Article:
Ont. government spent $33.5M on ads in 3 months

Frank Klees. (QMI AGENCY PHOTO)

Frank Klees. (QMI AGENCY PHOTO)

Christina Blizzard, Queen's Park Columnist

, Last Updated: 8:29 AM ET

TORONTO -- How much did your scandal-plagued provincial government spend on advertising over the past three months?

All told, it's $33.5 million.

That's right.

They spent $10.1 million a month to tell you to buy your veggies from Foodland Ontario, get your flu shot -- or to ask if you can pay your gym membership on a monthly basis.

And how about those happy slappy ads telling you how great full-day kindergarten is for your kids?

What they're really doing is reminding voters the Liberal government is continuing to fund a babysitting program we can't afford.

In his 2012 report advising the government on how to pull out of the economic tailspin they've got us into, economist Don Drummond told the government to slow down implementation of full-day kindergarten -- or scrap it entirely. They did neither.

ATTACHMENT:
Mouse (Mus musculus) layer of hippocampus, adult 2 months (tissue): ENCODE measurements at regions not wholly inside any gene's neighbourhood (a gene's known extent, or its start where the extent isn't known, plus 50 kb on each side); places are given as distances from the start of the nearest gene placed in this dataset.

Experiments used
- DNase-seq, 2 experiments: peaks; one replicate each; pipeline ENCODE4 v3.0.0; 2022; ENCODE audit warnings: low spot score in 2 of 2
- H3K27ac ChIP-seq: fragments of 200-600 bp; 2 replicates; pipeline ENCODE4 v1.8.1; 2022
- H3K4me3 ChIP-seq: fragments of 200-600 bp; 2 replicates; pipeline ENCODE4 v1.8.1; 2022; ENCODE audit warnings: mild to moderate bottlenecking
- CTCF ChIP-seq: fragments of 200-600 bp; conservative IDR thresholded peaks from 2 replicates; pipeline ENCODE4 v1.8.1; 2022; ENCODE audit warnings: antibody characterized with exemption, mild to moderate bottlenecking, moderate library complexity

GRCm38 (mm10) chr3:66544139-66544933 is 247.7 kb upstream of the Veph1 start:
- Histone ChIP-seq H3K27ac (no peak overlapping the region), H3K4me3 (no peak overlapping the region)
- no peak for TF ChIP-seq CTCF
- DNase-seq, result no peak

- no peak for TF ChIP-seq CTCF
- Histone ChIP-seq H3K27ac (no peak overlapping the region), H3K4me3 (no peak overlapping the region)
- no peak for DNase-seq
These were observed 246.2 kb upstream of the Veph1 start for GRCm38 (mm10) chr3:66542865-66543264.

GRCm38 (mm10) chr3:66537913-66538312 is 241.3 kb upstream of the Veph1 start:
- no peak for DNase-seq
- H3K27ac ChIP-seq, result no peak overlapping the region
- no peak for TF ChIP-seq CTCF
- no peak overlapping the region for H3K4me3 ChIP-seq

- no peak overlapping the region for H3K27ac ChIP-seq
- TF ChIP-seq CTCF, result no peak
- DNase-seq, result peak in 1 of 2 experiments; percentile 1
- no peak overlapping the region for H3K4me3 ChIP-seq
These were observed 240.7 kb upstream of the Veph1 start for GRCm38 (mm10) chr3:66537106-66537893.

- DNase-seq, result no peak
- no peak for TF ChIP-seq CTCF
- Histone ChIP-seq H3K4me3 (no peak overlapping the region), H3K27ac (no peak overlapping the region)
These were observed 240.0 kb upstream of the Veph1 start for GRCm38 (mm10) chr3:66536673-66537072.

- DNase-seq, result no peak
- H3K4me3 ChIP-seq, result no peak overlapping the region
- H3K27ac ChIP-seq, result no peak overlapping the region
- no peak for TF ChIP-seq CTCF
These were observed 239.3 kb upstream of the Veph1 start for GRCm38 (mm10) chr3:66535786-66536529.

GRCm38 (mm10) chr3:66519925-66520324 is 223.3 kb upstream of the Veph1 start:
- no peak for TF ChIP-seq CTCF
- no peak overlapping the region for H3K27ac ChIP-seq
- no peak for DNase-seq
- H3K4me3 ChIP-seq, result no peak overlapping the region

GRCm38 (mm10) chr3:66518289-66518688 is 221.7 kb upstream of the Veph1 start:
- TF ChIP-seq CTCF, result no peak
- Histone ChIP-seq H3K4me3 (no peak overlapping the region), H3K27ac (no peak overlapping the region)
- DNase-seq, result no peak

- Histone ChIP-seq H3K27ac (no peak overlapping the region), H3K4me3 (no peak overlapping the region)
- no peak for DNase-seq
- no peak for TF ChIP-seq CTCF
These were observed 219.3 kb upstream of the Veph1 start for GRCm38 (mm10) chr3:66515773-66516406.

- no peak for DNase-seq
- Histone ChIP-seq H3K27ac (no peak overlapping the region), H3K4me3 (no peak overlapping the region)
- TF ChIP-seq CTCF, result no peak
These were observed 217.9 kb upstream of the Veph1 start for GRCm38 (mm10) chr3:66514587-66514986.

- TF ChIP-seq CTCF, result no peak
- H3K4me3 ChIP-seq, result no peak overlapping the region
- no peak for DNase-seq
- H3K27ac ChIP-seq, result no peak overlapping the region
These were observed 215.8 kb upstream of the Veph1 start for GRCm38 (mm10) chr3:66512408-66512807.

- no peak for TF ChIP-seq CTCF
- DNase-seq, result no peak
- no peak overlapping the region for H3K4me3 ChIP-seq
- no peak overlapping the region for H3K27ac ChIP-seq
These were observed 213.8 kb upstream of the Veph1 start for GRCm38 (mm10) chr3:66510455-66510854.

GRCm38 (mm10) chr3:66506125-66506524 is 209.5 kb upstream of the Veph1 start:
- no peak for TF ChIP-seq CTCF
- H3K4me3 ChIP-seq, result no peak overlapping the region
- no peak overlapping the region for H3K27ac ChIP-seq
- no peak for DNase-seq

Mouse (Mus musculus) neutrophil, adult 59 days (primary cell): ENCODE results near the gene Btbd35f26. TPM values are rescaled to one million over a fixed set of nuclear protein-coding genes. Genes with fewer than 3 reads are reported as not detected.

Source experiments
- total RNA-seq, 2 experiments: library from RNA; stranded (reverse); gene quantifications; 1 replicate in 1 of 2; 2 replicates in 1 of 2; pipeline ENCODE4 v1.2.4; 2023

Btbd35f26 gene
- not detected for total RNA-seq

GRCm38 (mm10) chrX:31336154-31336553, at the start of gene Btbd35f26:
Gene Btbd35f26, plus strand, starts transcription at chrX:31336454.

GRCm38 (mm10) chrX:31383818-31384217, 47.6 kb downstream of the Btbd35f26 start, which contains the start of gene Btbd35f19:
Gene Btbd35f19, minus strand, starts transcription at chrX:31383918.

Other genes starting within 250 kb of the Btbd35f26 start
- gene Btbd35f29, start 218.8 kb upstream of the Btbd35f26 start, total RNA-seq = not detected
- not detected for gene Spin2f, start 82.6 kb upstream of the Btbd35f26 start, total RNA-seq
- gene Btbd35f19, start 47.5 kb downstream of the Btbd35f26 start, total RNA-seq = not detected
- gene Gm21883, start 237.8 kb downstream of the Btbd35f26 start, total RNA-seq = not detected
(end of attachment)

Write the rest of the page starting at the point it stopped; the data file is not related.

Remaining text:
Instead, they cranked it up by advertising it so there'll be a greater uptake.

Thanks for that.

They spent $21.2 million on advertising for agencies such as Metrolinx and another $12.3 million to promote ministries.

Tory critic Frank Klees is outraged. He gets phone calls from constituents who need services the government of Kathleen Wynne says we can't afford.

"It sit down with the minister of community and social services and try to get residential care for a young adult who has multiple disabilities and I'm told there isn't enough money," Klees told me Wednesday.

"Yet we have $33 million being wasted by government to make people feel good about this province," he said.

The ads include those expensive TV commercials telling us how Metrolinx is building a rail link to the airport.

Klees recently had a call from someone angry about an ad he had seen on TV telling him where to get his licence renewed.

"He's lived in this province more than 50 years and he knows full well where to get his licence renewed. He doesn't need the government to tell him that," he said.

Klees believes the ads are meant to divert attention from the scandals the Wynne government is embroiled in.


Photos